Searching for a job, especially in this economy, isn’t a picnic for anyone. But the academic job market is unique, and uniquely challenging. Academic jobs for philosophers, especially tenure-track positions, have become scarcer, yet the number of philosophy degree-earners has not similarly dropped. As a result, the jobs that are available—even those that might have been less desirable in years past—are more competitive. And this is to say nothing of the stresses that have always come with the philosophy job market (building a placement file, interviewing for positions, and so on).
The APA has long served an important role in the job market, and as times change and the job market evolves, we are committed to continuing to provide value and resources to our members and the profession.
We’ve already put in significant effort in building the new, more fully featured, online-only Jobs for Philosophers, and we will continue to take user feedback into account as we develop it further. We also this year partnered with Interfolio to offer complimentary free trials of their Dossier service for candidates and ByCommittee service for hiring committees to all APA members. We’re reexamining the APA’s placement service at divisional meetings, looking for ways to improve the experience for candidates. And as you know, in response to member feedback, the Eastern Division meeting will soon be held in early January rather than the last week of December.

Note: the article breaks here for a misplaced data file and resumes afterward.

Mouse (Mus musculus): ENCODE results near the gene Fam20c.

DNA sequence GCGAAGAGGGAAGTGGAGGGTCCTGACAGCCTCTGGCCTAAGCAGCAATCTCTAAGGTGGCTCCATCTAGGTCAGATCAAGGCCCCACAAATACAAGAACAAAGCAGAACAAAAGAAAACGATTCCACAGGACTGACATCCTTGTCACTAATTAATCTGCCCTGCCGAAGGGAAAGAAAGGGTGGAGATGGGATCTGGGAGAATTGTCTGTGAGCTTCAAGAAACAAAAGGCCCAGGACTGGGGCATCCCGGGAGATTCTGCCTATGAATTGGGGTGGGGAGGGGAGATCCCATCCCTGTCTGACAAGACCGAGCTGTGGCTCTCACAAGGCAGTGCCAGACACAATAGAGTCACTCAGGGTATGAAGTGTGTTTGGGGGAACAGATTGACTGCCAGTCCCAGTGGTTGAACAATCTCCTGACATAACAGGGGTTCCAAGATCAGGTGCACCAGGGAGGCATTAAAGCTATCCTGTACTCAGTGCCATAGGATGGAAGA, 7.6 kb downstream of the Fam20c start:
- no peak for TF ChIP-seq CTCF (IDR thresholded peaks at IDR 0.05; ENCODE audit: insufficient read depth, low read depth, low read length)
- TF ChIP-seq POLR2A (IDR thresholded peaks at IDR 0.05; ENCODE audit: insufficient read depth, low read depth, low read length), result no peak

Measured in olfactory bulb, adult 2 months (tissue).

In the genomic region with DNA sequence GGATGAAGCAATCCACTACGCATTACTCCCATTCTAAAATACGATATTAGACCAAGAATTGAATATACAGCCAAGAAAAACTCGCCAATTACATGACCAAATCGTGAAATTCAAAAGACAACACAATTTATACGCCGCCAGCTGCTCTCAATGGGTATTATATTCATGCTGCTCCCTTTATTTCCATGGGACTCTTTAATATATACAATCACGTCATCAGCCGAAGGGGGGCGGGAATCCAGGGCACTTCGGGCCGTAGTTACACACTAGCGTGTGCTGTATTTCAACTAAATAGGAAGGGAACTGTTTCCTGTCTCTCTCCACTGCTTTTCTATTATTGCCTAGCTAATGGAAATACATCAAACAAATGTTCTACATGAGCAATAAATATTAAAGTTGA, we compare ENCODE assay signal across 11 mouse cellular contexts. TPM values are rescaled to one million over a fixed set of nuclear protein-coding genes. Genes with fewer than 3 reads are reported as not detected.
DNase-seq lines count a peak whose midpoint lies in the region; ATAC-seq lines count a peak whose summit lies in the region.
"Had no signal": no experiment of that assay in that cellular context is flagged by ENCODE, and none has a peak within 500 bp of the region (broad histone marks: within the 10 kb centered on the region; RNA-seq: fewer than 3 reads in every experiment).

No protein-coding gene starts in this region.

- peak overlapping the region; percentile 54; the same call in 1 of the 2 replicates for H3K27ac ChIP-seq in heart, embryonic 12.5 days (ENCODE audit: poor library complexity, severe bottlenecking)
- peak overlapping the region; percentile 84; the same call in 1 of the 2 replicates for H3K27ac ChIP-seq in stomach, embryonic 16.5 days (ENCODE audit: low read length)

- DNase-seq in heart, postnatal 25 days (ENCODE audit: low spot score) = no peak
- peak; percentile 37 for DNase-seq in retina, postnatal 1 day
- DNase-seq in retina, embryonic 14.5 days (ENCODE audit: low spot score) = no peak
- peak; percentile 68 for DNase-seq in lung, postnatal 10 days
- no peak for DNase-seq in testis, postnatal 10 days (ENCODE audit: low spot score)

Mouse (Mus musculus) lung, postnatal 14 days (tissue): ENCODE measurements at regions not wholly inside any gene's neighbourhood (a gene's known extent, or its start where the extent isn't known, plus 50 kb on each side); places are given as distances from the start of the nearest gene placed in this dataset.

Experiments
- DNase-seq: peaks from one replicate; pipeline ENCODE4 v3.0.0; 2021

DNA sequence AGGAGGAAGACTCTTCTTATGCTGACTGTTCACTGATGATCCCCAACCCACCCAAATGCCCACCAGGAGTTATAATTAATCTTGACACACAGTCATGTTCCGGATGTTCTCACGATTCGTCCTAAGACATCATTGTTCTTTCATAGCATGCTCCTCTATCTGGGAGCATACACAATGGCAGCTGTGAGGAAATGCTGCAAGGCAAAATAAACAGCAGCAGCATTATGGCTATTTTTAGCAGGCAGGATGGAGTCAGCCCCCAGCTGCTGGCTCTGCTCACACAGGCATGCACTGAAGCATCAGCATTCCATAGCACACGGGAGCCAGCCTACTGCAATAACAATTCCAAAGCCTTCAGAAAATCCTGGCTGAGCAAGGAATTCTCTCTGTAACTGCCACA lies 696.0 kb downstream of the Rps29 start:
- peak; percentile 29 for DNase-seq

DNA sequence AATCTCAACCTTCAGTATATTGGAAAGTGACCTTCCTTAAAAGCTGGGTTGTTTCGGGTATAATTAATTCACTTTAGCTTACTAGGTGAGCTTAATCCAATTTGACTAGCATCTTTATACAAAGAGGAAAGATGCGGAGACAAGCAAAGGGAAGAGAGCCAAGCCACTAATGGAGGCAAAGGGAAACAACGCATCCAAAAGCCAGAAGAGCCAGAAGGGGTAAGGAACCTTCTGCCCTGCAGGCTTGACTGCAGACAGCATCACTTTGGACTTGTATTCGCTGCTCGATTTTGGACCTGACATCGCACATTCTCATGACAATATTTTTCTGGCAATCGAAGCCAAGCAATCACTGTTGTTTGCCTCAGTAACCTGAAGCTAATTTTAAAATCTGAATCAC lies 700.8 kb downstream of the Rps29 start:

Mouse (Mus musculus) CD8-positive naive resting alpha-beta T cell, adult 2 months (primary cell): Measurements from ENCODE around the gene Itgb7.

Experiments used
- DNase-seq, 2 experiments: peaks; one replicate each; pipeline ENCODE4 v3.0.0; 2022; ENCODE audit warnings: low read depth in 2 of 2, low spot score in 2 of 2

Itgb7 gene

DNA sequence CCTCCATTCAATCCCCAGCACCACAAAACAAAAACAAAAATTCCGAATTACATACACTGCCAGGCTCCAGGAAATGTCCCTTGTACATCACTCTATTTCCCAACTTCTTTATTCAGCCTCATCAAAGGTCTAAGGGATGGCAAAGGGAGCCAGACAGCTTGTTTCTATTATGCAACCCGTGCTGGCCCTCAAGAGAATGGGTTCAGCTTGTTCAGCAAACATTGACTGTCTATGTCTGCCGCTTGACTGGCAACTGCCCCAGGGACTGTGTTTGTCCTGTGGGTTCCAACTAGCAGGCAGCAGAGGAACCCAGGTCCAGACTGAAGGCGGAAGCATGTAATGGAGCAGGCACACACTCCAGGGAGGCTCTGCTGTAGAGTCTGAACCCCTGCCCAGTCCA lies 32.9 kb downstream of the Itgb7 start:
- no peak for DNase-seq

The APA task force on membership and member services last year made a number of recommendations related to the job market, including studying the relative merits of in-person and electronic (i.e., Skype) interviews and clarifying the role of the meeting receptions to the effect that these receptions are not to be used for supplementary or additional interviewing. Michael Bratman, chair of the board of officers, has been tasked with assigning these recommendations to APA committees for review and implementation as part of our efforts to improve the job market experience for all involved.